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Use the Right Colors in your Marketing Initiatives

In 1704, Isaac Newton discovered that ordinary light is a mixture of hundreds, if not thousands, of different colors. At the same time, however, artists declared that they needed only three “primary” colors—red, yellow and blue—to create any imaginable hue.

In 1802, Thomas Young made a discovery that reconciled these two seemingly contradictory claims. Young found that the human eye contains three sensors that correlate to the three pigments artists used to mix colors. Therefore, since our eyes have only three sensors with which to process the thousands of colors in the light spectrum, all colors that we see can be reduced to the three primary colors.

Today, sophisticated printing uses a four-color process that mixes black with the primary colors. The printing industry has also created terminology to facilitate communication between printers and marketing people about the various properties of a color—”hue” describes its purity, “strength” describes the saturation, and “intensity” describes how grey it is—i.e., how much black has been added to the color.

Creating A Corporate Image

Corporations use a myriad of elements—e.g., name, symbols, colors—to establish a corporate brand identity that will distinguish the organization, its product/service offerings and its affiliated companies. The marketer’s challenge is to create a consistent and competitively differentiated “look and feel” that will create visibility, recognition and, ultimately, brand loyalty.

Astute marketers understand that color can play an extremely important role in helping a company both express its positioning and corporate purpose, and influence market perceptions and attitudes. The following are just a few examples of how companies have associated their organizations and/or their product/service offering with certain colors:

Company Color(s)
Campbellā€™s Red & White
Coca Cola Red
Fuji Green
Hertz Yellow
ING Orange
Company Color(s)
Kodak Yellow
National Green
Pepsi Red & Blue
Seven-Up Green
Visa Blue & Gold

The vast amount of research conducted on the influence of color has proven that some colors have a greater tendency to generate pleasurable responses. Overall, the order of preferred colors is: (1) Blue, (2) Red, (3) Green, (4) Purple, (5) Orange and (6) Yellow. From a gender perspective, both sexes prefer blue, with the runner-up being red for females and green for males. Research has also determined that younger people prefer pure, bright colors while softer, less intense tones appeal more to older people. In general, primary colors are favored and warm colors attract more attention.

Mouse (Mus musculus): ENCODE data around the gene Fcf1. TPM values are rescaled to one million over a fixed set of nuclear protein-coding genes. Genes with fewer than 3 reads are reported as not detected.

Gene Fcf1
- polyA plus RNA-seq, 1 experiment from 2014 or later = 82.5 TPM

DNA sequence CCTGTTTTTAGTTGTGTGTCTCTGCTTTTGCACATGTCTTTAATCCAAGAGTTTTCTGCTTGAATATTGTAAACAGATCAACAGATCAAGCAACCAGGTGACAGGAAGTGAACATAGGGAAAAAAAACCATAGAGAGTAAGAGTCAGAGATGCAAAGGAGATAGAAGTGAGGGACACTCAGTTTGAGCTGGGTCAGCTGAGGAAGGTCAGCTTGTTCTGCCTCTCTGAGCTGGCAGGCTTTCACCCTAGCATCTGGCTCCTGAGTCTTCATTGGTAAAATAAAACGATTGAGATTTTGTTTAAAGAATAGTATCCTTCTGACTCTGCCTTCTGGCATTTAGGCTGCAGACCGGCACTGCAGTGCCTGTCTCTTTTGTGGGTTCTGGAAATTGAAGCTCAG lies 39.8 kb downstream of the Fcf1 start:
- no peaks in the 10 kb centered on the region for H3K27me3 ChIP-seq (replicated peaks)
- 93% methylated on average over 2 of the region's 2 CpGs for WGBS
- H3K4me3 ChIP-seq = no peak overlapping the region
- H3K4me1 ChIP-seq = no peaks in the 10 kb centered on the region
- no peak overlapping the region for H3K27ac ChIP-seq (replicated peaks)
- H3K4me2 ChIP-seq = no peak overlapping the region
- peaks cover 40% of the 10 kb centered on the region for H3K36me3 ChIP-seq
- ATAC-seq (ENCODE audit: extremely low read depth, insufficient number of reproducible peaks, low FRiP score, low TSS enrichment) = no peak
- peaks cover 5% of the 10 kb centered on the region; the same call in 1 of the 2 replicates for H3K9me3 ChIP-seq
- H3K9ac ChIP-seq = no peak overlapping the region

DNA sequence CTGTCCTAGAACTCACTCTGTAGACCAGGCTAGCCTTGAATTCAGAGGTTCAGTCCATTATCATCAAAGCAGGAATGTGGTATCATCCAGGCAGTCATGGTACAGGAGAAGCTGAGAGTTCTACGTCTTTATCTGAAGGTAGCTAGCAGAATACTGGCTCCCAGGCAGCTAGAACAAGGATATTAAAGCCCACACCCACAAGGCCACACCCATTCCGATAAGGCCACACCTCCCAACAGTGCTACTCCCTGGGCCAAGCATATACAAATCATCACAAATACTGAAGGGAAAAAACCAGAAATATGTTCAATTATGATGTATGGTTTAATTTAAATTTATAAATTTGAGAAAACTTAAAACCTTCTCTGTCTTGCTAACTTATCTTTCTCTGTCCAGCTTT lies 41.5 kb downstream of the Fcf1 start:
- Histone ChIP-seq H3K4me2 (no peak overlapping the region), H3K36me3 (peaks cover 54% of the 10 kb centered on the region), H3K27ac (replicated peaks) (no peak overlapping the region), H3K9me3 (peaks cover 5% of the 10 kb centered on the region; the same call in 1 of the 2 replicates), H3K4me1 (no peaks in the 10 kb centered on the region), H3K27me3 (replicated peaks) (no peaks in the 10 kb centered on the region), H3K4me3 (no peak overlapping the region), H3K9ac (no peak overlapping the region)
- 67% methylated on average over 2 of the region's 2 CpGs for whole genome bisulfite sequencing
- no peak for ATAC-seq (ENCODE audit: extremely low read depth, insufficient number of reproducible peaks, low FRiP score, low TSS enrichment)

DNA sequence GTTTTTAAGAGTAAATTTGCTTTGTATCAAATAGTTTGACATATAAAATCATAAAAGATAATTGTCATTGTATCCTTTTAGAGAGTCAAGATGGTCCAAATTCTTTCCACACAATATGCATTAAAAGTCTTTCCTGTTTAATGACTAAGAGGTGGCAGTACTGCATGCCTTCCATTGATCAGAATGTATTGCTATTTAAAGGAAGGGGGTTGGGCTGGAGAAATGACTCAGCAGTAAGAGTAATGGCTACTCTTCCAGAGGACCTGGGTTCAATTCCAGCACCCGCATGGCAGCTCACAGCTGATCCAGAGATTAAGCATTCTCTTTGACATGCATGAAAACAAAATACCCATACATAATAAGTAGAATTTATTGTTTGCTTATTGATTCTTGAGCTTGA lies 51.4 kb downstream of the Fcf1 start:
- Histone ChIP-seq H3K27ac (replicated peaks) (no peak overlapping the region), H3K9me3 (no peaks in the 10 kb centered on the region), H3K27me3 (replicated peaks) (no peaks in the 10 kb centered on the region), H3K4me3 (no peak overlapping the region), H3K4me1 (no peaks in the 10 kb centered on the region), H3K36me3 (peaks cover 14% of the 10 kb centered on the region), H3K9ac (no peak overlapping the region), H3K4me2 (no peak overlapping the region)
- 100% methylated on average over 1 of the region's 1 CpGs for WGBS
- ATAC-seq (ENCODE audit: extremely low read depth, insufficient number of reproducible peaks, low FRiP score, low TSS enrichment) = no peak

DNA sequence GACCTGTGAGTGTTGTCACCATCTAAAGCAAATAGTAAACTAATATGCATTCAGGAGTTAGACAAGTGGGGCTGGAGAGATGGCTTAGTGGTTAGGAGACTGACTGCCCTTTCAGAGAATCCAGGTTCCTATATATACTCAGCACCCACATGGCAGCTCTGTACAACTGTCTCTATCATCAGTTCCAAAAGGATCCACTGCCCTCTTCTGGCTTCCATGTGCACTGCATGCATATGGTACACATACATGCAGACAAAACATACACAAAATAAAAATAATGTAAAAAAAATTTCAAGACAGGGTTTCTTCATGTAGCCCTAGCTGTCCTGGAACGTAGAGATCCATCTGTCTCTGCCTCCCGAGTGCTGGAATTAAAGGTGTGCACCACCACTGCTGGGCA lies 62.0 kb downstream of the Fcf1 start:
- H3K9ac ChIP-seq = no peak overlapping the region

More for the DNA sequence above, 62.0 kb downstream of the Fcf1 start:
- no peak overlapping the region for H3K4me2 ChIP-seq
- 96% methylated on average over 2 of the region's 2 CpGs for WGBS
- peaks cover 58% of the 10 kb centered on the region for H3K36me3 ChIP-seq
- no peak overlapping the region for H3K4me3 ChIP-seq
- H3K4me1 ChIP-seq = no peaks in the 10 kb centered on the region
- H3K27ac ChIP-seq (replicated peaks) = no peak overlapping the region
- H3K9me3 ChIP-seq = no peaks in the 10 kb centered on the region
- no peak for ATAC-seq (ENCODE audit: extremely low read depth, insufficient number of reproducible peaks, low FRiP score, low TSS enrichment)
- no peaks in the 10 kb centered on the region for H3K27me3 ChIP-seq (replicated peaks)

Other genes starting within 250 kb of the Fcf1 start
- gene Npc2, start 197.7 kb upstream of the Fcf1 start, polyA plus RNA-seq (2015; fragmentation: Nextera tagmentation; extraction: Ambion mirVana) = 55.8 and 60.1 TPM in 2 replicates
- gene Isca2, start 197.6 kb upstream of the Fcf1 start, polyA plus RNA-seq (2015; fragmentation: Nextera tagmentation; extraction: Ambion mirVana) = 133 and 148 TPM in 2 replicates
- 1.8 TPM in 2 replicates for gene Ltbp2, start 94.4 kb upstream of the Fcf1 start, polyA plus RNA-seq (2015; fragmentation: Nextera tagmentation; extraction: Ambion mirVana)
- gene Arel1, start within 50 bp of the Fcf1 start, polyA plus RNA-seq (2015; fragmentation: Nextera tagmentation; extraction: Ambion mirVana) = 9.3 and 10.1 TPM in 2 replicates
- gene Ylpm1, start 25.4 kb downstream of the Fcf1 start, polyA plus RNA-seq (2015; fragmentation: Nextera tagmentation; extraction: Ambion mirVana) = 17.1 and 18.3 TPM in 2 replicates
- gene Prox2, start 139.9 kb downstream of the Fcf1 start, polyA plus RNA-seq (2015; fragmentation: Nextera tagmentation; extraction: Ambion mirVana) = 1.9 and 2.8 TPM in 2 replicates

Marketers must also consider the effects of synaesthesia when determining how to use color most effectively. The underlying concept is that color can have an emotional impact and evoke feelings concerning, for example, quality, strength, weakness, prestige, price, femininity or masculinity. Some of the most commonly cited color associations include the following:

  • Red is violent and dramatic; in financial circles, it also has negative associations with “red ink.”
  • Burgundy is royal and elegant.
  • Yellow is vibrant and happy.
  • Green and blue are calm and restful.
  • Orange is frivolous and youthful.

Research has shown that this concept extends to certain combinations of colors, giving marketers even more flexibility in using color to convey certain marketing messages. Here is just a sample of the implications of different color combinations:

  • Red and Green connote Authority
  • Red and black represent Aggression
  • Yellow and blue imply Strength and energy
  • Pink and blue suggest Softness
  • White and red signify Cleanliness

In our melting-pot society, cultural differences can also play a role. For instance, white indicates purity and cleanliness in some cultures but is the color of mourning in others. Since every color carries some degree of political, historical or cultural implication in one market or another, many marketers take a cautious approach that will not offend or provoke any segment of the marketplace. As a result, many corporate identification programs take a “middle-of-the road” approach that does nothing to create relevant differentiation or competitive advantage.

The Bottom Line

It is far from an exaggeration to say that an individual’s perception of an organization or their propensity to purchase a product or service can be greatly influenced by color. Financial services marketers who understand the nuances of color have a real opportunity to gain marketplace ground by effectively using color to “resist the usual.” By doing so, they can create corporate and product/service branding elements, advertising and promotion that will create an important marketplace statement. The resulting recognition and visibility can be extraordinarily rewarding.